The Element Encyclopedia of Witchcraft: The Complete A-Z for the Entire Magical World - Judika Illes 2005
(Circaea lutetiana or Circaea alpine)
This is Circe’s plant; the enchanter in question is the Greek witch-goddess Circe. Other names for it include Walpurgis Herb, Great Witch Herb, Sorcerer of Paris (the Trojan prince, not the city), Paris Nightshade, Magic Herb, and Great and Common Witch’s Herb. In German, it’s called Hexenkraut (Witches’ Herb); its Anglo-Saxon name was Aelfthone, as it was believed to counter elf-derived illnesses.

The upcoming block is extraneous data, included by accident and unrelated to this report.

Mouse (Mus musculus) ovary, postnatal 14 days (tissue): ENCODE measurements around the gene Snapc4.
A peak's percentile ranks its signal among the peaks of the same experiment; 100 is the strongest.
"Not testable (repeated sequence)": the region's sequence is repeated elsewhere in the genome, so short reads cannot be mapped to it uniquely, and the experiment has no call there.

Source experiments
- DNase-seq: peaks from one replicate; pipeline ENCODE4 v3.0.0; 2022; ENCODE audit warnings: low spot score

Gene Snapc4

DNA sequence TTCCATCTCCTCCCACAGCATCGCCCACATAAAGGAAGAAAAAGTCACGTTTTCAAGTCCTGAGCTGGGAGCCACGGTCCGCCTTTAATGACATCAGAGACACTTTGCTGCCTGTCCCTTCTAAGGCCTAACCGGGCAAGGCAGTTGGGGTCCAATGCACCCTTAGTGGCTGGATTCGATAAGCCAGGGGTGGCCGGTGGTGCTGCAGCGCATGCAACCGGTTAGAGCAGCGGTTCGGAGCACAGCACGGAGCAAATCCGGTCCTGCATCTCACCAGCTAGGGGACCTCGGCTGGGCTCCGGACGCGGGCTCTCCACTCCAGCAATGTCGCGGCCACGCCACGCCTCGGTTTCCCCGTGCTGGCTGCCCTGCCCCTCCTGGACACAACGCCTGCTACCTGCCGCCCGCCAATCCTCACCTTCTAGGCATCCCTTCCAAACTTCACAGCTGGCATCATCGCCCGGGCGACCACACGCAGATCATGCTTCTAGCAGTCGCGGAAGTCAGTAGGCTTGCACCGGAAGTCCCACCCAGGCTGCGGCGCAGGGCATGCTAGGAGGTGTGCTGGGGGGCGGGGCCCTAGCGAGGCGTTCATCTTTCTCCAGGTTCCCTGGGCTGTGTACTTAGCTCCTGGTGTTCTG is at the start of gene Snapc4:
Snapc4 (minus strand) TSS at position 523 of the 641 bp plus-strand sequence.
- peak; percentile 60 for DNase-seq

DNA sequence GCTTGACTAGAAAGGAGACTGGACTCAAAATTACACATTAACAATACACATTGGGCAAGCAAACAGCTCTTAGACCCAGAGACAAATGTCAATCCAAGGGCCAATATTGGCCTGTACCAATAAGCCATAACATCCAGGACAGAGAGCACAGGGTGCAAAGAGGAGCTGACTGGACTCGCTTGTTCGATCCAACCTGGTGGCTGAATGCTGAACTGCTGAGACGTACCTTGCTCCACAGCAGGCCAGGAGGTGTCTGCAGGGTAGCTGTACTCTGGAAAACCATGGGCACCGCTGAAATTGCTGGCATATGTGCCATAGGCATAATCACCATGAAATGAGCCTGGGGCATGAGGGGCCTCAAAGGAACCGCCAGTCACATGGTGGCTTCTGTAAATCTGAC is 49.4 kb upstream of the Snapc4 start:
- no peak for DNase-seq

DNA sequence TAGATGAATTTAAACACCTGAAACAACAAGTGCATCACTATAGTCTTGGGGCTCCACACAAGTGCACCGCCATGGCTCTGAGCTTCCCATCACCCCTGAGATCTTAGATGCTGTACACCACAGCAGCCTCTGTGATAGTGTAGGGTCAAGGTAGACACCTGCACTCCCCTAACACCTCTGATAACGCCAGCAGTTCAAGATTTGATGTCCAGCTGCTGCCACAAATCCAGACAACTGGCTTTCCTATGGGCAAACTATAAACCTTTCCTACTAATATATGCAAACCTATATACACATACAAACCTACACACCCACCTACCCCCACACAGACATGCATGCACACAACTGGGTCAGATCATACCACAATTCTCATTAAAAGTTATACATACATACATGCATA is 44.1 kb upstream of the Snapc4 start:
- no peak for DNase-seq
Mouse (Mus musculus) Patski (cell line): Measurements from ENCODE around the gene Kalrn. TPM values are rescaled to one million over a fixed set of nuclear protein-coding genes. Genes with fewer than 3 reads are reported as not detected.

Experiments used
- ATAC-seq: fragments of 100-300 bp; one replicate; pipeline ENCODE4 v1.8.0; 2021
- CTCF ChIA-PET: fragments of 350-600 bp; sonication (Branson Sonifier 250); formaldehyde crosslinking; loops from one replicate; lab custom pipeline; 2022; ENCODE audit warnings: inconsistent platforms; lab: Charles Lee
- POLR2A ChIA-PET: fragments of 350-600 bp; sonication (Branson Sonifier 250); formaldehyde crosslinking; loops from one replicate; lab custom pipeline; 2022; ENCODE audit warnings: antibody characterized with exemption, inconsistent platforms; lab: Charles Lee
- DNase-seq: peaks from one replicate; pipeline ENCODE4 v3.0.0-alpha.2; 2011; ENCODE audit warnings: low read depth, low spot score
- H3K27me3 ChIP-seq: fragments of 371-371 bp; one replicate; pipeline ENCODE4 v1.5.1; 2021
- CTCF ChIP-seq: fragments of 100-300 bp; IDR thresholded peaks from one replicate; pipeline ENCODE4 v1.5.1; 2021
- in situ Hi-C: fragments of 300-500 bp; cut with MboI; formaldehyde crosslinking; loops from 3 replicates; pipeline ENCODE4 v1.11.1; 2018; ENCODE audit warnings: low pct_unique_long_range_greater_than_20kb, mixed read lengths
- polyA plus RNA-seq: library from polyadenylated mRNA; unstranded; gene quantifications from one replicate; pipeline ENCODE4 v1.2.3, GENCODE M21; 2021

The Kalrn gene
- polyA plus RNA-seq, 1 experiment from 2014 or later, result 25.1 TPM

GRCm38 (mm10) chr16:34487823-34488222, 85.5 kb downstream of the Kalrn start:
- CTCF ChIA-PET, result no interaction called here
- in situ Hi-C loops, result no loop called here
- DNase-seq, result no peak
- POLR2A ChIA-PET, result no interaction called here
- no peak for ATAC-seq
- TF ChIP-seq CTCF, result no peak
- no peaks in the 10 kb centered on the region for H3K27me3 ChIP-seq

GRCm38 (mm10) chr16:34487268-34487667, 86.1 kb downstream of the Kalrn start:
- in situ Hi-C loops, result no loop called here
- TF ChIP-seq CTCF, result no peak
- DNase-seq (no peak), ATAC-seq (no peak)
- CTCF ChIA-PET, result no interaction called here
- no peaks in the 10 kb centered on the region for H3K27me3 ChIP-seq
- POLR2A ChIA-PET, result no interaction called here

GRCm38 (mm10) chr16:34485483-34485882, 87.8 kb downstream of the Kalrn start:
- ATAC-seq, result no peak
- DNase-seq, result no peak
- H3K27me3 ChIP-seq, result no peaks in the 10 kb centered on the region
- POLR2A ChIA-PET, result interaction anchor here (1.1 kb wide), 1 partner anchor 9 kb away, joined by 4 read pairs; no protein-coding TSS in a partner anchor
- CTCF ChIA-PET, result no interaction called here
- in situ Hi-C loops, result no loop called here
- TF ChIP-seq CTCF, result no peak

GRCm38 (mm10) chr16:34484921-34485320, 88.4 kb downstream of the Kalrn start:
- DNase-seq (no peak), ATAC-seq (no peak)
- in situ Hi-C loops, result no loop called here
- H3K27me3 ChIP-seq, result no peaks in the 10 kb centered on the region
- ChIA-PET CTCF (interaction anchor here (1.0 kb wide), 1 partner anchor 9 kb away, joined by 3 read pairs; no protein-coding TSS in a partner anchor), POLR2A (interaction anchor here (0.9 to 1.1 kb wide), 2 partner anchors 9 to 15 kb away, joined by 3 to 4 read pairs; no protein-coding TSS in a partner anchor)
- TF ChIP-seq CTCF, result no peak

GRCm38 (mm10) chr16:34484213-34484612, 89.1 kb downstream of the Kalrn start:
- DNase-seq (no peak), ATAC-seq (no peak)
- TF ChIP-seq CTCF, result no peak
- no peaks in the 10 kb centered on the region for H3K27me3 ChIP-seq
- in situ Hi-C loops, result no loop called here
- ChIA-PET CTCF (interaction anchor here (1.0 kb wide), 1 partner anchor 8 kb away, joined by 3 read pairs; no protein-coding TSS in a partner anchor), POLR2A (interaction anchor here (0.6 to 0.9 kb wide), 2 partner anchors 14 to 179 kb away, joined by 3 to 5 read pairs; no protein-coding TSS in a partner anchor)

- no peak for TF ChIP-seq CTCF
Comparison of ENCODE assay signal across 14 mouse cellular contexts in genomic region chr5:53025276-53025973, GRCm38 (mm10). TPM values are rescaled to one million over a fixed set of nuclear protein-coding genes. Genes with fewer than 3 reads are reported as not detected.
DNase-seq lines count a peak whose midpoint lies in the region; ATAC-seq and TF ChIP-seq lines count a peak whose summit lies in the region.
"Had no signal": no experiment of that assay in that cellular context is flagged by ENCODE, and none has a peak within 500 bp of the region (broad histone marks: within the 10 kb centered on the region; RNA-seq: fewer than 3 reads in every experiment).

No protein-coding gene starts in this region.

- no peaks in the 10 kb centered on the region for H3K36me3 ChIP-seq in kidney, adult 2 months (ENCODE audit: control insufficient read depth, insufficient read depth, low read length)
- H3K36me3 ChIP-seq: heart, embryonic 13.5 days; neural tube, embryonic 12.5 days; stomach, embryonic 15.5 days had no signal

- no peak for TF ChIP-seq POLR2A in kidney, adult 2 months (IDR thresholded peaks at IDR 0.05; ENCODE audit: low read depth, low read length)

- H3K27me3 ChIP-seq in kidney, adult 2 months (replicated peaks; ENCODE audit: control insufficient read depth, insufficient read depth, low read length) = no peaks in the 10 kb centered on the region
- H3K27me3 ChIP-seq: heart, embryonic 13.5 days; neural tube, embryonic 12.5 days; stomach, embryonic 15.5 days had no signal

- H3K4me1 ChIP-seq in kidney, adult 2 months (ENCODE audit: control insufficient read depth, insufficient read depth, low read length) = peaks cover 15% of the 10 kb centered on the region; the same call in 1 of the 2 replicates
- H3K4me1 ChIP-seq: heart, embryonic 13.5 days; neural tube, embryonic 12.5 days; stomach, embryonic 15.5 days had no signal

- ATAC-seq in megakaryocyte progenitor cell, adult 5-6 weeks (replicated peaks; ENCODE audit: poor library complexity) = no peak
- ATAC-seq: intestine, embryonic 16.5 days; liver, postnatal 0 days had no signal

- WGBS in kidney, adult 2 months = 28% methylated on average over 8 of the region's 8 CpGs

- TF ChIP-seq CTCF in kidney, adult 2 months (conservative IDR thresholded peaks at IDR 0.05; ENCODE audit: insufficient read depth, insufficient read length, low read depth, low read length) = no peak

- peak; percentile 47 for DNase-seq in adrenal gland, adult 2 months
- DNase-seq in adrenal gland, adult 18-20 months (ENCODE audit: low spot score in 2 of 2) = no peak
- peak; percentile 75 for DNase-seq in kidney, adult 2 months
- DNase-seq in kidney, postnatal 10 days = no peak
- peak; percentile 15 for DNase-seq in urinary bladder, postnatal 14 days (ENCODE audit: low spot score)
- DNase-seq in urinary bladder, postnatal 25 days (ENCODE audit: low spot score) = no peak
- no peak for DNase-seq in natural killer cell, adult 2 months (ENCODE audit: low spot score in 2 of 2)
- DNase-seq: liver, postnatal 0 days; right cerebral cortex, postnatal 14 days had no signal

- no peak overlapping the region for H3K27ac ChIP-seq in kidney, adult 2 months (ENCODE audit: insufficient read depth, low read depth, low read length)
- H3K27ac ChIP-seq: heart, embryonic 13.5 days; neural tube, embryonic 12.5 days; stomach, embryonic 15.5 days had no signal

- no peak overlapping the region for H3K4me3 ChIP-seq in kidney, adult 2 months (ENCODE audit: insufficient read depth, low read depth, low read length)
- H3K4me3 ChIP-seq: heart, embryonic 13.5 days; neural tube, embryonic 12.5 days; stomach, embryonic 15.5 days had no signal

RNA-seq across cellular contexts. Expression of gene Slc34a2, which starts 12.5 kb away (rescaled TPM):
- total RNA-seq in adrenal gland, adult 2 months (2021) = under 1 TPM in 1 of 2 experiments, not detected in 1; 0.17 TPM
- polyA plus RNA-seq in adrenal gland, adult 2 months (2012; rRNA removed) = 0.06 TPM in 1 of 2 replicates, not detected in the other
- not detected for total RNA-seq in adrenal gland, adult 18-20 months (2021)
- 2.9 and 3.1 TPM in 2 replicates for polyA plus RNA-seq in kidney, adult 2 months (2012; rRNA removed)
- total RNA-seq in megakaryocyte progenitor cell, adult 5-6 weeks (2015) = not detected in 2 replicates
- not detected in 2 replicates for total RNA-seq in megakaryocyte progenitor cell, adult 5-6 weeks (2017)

Despite its common folk name, it is not as toxic as other plants nicknamed Nightshade, such as Black Nightshade, Deadly Nightshade or Russian Nightshade. There are two species of Enchanter’s Nightshade. The most common—Circaea lutetiana—is from Eurasia. It grows best near streams and damp, marshy places, often associated with witchcraft and magic.
A variation of the species prefers higher altitudes. Alpine Enchanter’s Nightshade (Circaea alpine) is also called Circe of the Alps. Both plants are associated with hexes, binding charms, and love spells. Enchanter’s Nightshade was one of the plants whose possession was sufficient evidence to warrant accusation of witchcraft.